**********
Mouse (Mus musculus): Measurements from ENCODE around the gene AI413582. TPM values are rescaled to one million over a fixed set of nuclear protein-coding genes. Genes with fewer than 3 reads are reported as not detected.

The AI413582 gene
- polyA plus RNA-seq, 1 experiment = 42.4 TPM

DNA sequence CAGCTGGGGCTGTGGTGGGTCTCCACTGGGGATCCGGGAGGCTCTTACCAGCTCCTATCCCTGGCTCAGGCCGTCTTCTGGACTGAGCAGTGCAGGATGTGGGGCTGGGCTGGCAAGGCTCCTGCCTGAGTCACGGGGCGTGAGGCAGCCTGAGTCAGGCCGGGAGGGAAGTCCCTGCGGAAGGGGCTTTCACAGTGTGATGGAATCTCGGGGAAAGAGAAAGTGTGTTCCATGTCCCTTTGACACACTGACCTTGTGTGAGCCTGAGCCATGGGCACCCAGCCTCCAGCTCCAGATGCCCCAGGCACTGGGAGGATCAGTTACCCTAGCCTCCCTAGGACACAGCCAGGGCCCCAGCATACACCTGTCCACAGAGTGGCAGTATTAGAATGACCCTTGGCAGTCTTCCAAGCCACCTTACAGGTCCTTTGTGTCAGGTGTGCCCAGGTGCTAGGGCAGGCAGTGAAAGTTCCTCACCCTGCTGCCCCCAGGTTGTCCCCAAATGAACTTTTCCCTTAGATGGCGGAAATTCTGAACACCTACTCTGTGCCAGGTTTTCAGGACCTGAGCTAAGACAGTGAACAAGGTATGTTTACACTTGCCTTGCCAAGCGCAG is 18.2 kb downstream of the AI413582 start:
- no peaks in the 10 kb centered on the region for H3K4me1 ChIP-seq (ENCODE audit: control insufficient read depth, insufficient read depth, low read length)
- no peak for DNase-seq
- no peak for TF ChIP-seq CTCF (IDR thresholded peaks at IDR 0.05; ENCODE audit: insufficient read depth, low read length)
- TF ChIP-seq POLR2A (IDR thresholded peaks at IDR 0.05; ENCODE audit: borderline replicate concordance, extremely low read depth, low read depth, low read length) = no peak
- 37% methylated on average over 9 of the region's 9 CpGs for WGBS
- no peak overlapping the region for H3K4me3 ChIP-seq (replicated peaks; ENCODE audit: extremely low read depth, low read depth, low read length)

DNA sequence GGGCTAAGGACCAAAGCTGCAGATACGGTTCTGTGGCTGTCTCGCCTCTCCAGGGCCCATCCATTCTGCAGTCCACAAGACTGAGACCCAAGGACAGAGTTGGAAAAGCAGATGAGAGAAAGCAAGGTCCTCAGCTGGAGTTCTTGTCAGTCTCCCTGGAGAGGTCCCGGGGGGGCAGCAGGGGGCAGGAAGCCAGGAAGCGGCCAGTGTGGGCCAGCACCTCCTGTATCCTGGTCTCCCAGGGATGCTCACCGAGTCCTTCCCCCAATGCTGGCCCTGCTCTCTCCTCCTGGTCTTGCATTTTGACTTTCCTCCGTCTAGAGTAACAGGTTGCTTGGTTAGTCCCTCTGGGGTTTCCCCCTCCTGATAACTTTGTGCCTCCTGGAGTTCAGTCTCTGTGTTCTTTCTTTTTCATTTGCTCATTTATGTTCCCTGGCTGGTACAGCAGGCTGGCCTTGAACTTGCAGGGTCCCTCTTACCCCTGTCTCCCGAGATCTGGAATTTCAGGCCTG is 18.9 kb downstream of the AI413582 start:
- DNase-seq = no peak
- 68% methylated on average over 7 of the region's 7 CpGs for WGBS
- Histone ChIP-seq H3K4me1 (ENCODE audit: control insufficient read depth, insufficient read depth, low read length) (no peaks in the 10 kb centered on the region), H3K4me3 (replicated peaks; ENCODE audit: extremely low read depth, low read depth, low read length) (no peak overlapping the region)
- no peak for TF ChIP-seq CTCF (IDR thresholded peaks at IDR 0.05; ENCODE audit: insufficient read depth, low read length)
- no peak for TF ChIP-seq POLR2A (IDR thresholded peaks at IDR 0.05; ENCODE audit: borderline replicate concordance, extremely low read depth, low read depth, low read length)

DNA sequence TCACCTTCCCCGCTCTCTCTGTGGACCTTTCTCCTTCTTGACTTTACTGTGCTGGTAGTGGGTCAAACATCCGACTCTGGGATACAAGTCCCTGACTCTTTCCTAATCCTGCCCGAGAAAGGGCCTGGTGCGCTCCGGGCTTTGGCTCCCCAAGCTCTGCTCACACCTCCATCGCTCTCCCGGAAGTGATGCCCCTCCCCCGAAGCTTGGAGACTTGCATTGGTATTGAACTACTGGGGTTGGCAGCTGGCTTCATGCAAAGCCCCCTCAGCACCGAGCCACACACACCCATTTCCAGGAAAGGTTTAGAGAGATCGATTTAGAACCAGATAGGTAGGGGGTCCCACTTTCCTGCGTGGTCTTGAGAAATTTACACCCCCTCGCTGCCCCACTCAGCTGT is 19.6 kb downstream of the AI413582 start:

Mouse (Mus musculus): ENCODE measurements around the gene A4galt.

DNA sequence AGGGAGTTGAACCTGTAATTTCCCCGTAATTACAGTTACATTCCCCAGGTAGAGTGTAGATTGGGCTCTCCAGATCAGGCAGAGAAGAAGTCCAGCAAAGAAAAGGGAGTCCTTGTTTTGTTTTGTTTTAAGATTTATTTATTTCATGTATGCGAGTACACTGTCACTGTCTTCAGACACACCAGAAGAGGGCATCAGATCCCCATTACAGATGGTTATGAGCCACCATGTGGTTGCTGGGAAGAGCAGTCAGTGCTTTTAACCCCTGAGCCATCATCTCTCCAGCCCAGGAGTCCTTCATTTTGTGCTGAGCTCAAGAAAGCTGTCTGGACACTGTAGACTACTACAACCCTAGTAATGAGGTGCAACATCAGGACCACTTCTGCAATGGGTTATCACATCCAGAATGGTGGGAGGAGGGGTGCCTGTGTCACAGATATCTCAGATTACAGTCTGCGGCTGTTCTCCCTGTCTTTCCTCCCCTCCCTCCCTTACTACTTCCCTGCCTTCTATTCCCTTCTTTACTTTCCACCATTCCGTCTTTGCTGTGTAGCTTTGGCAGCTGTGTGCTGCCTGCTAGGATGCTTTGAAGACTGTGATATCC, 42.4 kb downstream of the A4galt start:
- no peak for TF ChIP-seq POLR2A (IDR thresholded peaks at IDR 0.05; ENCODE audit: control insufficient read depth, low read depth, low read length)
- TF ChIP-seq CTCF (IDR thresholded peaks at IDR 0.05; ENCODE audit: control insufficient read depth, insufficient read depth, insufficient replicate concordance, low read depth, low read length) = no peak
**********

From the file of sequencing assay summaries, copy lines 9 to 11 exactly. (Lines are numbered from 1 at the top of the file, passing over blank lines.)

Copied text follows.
- 37% methylated on average over 9 of the region's 9 CpGs for WGBS
- no peak overlapping the region for H3K4me3 ChIP-seq (replicated peaks; ENCODE audit: extremely low read depth, low read depth, low read length)

DNA sequence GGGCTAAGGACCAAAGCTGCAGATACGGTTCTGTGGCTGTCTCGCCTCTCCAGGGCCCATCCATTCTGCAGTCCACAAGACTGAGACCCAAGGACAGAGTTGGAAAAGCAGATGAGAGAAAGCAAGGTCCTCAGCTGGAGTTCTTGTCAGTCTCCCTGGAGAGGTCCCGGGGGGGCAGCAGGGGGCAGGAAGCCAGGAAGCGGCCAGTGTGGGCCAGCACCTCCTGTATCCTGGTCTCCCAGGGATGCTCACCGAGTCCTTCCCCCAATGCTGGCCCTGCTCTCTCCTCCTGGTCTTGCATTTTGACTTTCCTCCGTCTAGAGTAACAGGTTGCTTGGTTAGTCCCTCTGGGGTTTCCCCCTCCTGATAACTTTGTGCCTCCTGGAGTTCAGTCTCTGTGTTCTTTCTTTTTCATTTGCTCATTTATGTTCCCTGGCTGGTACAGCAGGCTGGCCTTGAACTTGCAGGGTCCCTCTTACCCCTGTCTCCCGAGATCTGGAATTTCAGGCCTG is 18.9 kb downstream of the AI413582 start: